Last night, the U.S. House of Representatives passed the TSCA Modernization Act of 2015 (H.R. 2576) with a near-unanimous vote of 398-1. The bipartisan bill now heads to the Senate, where a competing bill (S. 697) advanced last month. Lawmakers will have to resolve key differences between the bills before sending to President Obama.

H.R. 2576 would update the 40-year old Toxic Substances Control Act for the first time. The bill’s key provisions remove cost as a factor in EPA’s chemical safety assessments, afford EPA more power to order new chemical safety data, and aim to create a more uniform regulatory system throughout the country. The hope is such changes would make it easier for EPA to evaluate and regulate chemicals efficiently and effectively.

Tuesday’s bill contained several changes since the House Committee on Energy and Commerce reported the bill on June 3. Amendments included: (i) reducing the deadline for completion of manufacturer-requested risk evaluations from three to two years; (ii) requiring that manufacturer-requested risk evaluations be submitted in a form and manner set by EPA; (iii) giving EPA more flexibility to begin risk evaluations as agency resources become available; and (iv) clarifying that fee amounts available to EPA must be approved in advance by Congressional appropriation bills.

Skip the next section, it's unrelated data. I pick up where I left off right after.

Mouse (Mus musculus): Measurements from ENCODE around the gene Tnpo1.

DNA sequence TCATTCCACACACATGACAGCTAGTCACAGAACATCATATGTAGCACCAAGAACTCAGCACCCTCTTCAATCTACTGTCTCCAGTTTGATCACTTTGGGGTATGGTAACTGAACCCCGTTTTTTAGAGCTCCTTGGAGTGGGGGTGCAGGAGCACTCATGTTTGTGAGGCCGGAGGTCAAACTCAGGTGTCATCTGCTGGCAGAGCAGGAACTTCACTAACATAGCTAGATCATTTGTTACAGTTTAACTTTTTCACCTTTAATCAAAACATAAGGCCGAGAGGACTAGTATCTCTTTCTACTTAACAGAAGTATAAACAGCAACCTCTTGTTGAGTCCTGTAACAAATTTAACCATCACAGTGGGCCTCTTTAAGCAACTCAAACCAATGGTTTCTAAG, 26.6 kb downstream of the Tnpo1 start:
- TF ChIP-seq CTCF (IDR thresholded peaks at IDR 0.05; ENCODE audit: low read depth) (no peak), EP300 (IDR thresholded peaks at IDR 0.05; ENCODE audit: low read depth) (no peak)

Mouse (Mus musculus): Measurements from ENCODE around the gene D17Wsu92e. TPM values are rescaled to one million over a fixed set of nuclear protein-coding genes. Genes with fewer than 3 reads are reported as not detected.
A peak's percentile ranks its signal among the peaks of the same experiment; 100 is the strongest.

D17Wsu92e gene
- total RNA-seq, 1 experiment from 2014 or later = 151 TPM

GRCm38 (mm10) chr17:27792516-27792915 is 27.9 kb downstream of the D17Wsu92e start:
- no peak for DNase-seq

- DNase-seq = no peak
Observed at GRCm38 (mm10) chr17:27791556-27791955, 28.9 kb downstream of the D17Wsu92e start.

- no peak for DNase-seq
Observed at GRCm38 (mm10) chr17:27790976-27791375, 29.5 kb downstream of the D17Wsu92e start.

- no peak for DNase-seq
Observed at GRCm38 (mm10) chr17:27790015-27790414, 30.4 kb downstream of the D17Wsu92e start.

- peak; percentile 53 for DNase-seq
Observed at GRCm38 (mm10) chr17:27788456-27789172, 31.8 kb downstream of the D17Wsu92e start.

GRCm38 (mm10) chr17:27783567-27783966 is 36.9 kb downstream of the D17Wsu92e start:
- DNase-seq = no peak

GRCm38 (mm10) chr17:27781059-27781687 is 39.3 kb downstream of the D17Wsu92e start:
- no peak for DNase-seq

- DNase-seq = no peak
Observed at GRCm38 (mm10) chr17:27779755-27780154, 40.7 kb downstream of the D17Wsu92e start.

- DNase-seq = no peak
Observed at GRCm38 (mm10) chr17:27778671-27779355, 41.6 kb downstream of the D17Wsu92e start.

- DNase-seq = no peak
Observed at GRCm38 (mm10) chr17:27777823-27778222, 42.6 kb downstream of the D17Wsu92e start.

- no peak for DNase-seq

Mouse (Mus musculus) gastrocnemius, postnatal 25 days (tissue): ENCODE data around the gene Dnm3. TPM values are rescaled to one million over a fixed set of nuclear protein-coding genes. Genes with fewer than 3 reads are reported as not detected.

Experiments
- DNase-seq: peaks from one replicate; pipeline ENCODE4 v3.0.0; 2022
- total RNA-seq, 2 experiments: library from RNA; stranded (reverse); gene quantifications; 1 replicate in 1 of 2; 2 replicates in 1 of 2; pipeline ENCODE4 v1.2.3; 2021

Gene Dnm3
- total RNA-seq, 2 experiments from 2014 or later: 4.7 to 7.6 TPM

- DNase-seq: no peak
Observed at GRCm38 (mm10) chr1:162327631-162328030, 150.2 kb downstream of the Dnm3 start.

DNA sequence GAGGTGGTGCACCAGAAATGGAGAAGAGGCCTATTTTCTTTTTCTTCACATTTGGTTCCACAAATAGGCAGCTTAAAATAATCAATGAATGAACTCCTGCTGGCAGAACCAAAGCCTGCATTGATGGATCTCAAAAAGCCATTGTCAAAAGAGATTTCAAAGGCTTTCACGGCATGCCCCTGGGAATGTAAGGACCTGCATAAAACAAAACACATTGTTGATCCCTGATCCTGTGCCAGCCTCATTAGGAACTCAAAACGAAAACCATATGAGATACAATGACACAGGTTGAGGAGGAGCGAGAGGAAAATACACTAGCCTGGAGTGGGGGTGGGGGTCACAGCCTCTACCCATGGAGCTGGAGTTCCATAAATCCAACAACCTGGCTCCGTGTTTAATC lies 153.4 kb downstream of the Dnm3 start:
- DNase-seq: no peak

TSCA Reform efforts have been gestating in Congress for years and years. Will 2015 finally be the year that TSCA gets its much-needed facelift? Stay tuned.